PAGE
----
Italian Opera: Verdi’s Falstaff is entertaining, yet sophisticated
I attended the Portland Opera performance of Falstaff this past weekendd and found it very enjoyable. I have to confess that I tend to prefer tragedies, but this opera by Verdi and the Portland Opera production of this great opera completely won me over. The sophistication of the wit matches that of Verdi’s music, making the opera not only entertaining in a comedic sense, but intellectually stimulating, which is no mean feat. An impeccable, virtuosic ensemble opera, Falstaff teems with tricks, twists and trysts, culminating in an evening where the music, action and comic momentum never stop.
During the question and answer session after the performance two of the performers shared their perspective as artists about this wonderful and less-often performed opera by Verdi. Surprisingly, we learned that the artists consider the comedic roles in an opera like Falstaff to more challenging to portray than the roles in tragedies. They also shared that the camaraderie on the stage that the audience witnessed was real, and was in part why this opera was entertaining from my perspective as an audience member. Their admiration for the musical acrobatics of Verdi’s score was also evident and quite infectious and helped me see what a true accomplishment it was for Verdi to write Falstaff, his last opera.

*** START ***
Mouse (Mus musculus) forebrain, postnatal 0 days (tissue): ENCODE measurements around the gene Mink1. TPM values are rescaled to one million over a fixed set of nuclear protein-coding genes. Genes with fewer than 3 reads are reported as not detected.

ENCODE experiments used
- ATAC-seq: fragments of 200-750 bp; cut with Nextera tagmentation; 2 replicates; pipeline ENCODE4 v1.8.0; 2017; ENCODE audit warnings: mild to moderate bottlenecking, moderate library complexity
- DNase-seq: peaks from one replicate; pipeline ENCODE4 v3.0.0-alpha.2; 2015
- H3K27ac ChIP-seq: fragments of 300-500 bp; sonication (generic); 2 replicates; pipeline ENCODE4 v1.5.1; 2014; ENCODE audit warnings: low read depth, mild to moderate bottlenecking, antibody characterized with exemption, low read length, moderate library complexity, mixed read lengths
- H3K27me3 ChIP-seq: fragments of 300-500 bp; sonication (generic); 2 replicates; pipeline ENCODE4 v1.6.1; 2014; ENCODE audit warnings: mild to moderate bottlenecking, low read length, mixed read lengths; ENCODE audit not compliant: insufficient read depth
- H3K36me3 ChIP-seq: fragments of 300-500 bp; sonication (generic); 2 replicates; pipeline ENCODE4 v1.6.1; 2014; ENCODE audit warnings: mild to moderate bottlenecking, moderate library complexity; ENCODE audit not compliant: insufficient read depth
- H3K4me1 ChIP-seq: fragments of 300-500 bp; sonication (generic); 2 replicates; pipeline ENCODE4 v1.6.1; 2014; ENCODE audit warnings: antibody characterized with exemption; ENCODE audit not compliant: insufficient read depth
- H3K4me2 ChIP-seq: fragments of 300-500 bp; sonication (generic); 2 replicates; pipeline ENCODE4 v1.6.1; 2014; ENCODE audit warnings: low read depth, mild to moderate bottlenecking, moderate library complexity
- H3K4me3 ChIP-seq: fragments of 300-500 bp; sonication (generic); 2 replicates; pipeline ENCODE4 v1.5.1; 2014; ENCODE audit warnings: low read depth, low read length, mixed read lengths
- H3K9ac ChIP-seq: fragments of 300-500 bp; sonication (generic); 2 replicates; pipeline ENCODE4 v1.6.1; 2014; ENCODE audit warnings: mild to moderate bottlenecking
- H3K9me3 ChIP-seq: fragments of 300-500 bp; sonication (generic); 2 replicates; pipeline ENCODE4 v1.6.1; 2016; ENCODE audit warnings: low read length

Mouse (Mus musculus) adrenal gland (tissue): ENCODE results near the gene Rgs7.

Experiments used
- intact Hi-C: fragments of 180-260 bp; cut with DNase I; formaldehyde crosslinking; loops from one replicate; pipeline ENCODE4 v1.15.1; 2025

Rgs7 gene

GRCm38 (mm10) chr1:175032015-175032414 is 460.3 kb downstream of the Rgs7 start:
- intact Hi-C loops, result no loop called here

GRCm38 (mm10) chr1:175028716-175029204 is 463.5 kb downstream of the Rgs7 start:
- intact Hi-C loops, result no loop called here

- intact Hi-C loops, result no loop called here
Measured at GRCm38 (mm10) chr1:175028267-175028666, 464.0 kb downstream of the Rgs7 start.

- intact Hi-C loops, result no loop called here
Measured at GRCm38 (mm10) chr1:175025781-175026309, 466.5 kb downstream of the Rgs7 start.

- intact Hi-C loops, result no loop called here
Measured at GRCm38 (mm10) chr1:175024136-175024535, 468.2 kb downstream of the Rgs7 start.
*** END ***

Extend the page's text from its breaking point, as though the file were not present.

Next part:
A little background on the opera:
Falstaff is an operatic commedia lirica in three acts by Giuseppe Verdi, adapted by Arrigo Boito from Shakespeare’s plays The Merry Wives of Windsor and scenes from Henry IV. The first performance of Falstaff took place on February 9, 1893 at La Scala, Milan to great success. Since then, it has continued to be performed internationally.
Sir John Falstaff attempts to woo two married women, hoping to improve his financial situation (and, as a bonus, his love life). Unfortunately, things don’t go quite as he planned: he’s thwarted by the merry wives of Windsor at every turn! But whether he’s berated by forest demons or thrown into the Thames, Falstaff retains his sense of humor — and his joie de vivre — to the very end!
Verdi wrote only two comedies and Falstaff was one of them. He wrote it when he was nearly 80 years old, but it is an extremely spirited, sensual and youthful work. Although Falstaff has not tended to be as popular as the other Verdi works such as Aida and Otello, it has remained a favorite with artists because of its brilliant orchestration, scintillating libretto and refined melodic invention. One example of the brilliant orchestration is the extraordinary finale, which is considered quite unique in opera. It is a fugue for the entire ensemble. I personally found that the complexity, rather than being overwhelming, was transformative and engaging. In the final scene Falstaff reminds us that “he who laughs last laughs best”. Here is a link on the Portland opera site with some music from the opera: http://www.portlandopera.org/operas/2012-2013/falstaff#hear.
I suggest you listen to the fugue in the finale: "Tutto nel mondo è burla"
Perhaps the General Director of Portland Opera, Christopher Mattaliano summed up this opera best when he said this about it: “Artists love it…it is a bit of a miracle, such a gift to the world”.
Ci vediamo all’opera, Lina